The Vietnam War was another excellent example of lack of long term planning and inability to understand other cultures by the Americans. Another example was the Korean War ('the Chinese will not dare intervene' they said!). In Central and South America, you have a long and varied history of American meddling, with numerous bloody dictators/repressive regimes bolstered by the U.S.A., all in the name of 'fighting the expansion of communism'. So we ended up with the Somosa Regime in Nicaragua, the Chile, Guatemala and Argentinian military dictatorships, to name only a few.

Right now, we have an American President with the power to start a nuclear war who could be said to make foreign policy via tweets made late at night or early in the morning, after he listens to Fox News or Breitbart, or reads some tweets from others on the net. Will the U.S.A. be more logical and advised in its future foreign moves than before? I don't think so!


message 3: by Nik (last edited Jan 03, 2018 01:53AM) (new)

Nik Krasno | 14900 comments Michel wrote: "American exceptionalism anyone?..."

To a degree, similar stuff is being promoted in Russia with emphasis on pan-Slavic unique civilization/Russian world, uniqueness, etc..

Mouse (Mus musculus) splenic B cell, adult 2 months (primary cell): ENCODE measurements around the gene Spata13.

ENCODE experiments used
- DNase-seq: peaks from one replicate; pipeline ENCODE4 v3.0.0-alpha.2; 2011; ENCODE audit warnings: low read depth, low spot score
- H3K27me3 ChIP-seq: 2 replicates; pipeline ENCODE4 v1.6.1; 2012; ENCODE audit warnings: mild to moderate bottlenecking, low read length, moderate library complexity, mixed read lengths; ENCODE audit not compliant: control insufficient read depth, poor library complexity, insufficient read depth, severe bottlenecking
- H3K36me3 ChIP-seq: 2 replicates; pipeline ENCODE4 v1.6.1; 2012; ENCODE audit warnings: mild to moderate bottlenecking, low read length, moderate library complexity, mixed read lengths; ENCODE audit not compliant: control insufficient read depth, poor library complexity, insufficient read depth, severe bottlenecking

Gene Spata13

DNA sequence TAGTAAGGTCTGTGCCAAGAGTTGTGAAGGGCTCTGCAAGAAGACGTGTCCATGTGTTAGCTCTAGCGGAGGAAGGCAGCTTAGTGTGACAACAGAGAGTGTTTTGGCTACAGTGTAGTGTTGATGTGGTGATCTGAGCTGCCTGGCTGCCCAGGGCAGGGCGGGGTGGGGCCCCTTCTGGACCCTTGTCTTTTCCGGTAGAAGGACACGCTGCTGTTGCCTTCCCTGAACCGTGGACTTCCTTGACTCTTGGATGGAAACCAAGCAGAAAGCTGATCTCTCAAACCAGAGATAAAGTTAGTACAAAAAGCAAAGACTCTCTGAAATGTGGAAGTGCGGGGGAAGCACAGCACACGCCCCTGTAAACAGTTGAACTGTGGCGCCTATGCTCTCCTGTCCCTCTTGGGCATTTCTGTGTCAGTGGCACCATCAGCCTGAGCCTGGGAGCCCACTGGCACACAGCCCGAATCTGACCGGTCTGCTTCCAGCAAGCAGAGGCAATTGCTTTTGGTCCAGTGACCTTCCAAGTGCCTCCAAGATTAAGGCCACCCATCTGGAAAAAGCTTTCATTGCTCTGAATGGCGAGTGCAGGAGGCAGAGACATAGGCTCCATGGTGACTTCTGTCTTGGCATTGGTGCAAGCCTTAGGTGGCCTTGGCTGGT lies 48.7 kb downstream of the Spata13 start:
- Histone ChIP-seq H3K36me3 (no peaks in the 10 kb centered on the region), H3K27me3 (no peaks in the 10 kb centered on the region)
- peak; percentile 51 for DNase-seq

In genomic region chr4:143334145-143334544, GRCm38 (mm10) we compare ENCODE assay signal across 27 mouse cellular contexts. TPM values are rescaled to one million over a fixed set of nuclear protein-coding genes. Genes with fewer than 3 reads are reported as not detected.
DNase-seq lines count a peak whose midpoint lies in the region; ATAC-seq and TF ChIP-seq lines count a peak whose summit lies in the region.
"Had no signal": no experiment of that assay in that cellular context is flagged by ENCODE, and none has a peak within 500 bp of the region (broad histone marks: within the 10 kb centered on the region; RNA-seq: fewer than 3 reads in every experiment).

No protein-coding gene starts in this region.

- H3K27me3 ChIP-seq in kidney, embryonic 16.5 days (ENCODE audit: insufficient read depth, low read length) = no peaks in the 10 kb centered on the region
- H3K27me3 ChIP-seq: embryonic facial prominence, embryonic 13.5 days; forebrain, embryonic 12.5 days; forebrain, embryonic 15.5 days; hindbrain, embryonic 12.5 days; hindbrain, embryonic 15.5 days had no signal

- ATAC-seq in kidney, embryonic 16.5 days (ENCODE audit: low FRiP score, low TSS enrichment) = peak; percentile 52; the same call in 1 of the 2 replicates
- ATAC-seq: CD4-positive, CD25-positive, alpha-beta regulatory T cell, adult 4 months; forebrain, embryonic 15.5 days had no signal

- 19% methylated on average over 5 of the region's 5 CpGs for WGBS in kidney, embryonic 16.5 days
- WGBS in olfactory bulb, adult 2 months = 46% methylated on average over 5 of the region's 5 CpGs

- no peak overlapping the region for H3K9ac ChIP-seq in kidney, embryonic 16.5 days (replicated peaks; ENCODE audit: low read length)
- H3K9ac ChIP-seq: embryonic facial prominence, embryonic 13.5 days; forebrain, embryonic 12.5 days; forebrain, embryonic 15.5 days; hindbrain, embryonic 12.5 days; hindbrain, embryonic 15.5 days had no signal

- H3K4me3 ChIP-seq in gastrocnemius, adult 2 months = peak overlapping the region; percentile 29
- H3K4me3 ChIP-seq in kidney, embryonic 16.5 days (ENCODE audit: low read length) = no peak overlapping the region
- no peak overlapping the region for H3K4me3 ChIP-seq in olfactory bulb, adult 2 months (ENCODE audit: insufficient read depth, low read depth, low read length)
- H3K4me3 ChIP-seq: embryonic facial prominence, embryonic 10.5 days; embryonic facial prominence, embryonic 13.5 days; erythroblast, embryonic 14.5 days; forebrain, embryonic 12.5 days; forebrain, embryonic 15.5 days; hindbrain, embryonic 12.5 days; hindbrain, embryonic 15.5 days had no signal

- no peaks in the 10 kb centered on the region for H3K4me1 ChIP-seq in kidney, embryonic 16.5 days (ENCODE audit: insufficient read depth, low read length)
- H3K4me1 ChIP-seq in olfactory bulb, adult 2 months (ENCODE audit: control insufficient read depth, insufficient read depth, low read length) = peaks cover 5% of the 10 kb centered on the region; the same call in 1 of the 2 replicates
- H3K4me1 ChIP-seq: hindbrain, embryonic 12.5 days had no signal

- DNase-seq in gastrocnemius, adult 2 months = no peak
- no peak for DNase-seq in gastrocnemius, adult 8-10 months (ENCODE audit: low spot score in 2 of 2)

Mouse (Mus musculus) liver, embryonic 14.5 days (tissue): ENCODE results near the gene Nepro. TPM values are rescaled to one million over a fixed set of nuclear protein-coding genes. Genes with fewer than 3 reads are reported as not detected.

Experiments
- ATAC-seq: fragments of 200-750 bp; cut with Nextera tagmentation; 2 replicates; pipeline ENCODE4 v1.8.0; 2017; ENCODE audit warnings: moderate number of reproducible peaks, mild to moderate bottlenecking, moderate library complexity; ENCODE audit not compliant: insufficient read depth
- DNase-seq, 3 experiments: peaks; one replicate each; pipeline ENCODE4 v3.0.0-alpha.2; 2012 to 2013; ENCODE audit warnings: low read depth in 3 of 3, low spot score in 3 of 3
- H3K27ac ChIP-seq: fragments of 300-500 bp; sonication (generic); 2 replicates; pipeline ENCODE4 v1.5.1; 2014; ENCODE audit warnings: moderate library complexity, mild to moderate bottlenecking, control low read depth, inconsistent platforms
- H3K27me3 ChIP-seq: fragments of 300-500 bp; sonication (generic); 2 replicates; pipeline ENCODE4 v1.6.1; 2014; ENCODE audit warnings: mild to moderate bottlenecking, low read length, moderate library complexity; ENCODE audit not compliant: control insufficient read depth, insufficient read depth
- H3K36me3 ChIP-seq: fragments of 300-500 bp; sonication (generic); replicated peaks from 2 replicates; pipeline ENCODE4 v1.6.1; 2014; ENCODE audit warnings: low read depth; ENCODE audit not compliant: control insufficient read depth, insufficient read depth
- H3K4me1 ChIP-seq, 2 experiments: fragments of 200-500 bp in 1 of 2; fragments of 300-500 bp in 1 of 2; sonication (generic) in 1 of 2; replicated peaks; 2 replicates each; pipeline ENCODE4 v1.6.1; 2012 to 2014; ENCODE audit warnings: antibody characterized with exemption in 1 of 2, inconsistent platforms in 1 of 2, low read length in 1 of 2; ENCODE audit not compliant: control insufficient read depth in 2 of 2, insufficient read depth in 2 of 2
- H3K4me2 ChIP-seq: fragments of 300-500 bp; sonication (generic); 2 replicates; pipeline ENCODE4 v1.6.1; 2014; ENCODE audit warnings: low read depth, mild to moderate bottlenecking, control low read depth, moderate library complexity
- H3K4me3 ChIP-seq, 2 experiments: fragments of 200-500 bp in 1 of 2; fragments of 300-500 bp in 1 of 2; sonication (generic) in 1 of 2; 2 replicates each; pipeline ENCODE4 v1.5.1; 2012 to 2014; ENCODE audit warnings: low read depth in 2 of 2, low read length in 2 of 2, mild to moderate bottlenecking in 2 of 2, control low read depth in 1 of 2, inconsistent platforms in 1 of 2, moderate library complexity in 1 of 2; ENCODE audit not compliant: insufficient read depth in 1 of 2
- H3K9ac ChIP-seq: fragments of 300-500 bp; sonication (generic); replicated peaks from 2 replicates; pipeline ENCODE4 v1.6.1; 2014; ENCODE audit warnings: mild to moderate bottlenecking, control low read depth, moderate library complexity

Some nations and individuals gravitate towards hegemony, while some others are content with equality...
Faulty decisions and/or executions, sometimes overbearing approach - yes, as errare humanum est, but certainly US aren't the bad guys on the planet


message 4: by Michel (new)

Michel Poulin I didn't say that the Americans were the bad guys on the planet, at least not intentionally. What I did say was that their lack of long term thinking and inability to understand/analyze other cultures make them first class bunglers who caused tremendous damage because of their incompetence in foreign affairs. As they say: Hell is paved with good intentions. Right now, I suspect that Donald Trump's infrastructure project will be mostly repaving Hell.